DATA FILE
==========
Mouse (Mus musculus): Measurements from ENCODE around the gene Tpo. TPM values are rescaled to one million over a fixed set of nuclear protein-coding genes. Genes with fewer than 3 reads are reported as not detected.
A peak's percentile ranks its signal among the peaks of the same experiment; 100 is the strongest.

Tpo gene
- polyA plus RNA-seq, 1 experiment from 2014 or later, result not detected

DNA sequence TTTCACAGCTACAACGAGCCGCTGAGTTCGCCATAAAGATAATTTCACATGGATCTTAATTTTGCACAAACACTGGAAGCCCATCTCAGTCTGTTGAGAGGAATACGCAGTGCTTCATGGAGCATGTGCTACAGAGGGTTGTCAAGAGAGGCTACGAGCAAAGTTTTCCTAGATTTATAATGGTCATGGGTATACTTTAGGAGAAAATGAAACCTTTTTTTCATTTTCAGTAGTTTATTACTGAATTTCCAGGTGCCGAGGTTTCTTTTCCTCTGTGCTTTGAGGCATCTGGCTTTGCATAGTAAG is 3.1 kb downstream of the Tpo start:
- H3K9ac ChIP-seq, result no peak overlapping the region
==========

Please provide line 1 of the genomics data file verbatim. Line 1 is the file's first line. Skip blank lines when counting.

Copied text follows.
Mouse (Mus musculus): Measurements from ENCODE around the gene Tpo. TPM values are rescaled to one million over a fixed set of nuclear protein-coding genes. Genes with fewer than 3 reads are reported as not detected.